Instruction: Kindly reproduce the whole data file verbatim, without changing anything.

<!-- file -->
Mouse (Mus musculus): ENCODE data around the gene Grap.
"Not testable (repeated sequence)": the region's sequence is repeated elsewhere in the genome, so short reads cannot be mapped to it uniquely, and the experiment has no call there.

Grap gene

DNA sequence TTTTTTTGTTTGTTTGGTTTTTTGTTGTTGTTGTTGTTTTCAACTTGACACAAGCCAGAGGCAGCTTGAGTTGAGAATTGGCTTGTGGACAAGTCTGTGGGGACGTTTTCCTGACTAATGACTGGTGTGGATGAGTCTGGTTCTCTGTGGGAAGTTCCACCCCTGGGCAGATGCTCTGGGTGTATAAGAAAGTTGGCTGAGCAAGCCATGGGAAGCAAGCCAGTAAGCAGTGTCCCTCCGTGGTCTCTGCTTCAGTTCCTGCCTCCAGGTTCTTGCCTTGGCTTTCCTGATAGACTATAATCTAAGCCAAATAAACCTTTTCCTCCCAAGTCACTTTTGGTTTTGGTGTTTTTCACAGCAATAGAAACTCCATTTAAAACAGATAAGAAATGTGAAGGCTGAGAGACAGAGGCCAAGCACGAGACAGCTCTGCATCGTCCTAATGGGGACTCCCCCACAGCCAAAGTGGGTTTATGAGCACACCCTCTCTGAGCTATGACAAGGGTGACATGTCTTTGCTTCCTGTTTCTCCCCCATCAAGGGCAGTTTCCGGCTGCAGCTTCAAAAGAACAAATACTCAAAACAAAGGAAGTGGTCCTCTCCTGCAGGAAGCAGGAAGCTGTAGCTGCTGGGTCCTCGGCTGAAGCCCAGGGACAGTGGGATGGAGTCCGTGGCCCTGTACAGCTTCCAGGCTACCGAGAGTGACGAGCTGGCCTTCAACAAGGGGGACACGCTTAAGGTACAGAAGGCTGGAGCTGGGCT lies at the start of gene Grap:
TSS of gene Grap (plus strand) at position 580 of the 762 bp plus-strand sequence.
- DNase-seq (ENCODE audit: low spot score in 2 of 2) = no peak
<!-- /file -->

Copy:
Mouse (Mus musculus): ENCODE data around the gene Grap.
"Not testable (repeated sequence)": the region's sequence is repeated elsewhere in the genome, so short reads cannot be mapped to it uniquely, and the experiment has no call there.

Grap gene

DNA sequence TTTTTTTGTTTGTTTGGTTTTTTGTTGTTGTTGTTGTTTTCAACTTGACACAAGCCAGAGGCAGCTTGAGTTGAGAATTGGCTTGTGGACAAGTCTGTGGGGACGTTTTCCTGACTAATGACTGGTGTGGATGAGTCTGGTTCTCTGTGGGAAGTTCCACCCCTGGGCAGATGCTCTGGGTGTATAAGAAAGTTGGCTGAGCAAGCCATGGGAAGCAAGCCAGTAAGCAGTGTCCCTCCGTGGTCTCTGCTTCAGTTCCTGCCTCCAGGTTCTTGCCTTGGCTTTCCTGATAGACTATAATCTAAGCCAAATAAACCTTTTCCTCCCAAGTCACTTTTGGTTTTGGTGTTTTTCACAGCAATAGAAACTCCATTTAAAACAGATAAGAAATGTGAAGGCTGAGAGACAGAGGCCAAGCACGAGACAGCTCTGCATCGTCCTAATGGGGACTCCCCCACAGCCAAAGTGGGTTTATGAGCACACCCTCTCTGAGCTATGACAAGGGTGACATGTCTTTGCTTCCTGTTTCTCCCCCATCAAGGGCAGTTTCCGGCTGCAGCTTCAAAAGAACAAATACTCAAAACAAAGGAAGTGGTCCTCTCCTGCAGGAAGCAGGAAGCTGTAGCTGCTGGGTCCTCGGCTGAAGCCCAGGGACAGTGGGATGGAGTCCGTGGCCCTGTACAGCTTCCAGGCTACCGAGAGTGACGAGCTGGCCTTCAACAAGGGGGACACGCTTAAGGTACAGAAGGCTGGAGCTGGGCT lies at the start of gene Grap:
TSS of gene Grap (plus strand) at position 580 of the 762 bp plus-strand sequence.
- DNase-seq (ENCODE audit: low spot score in 2 of 2) = no peak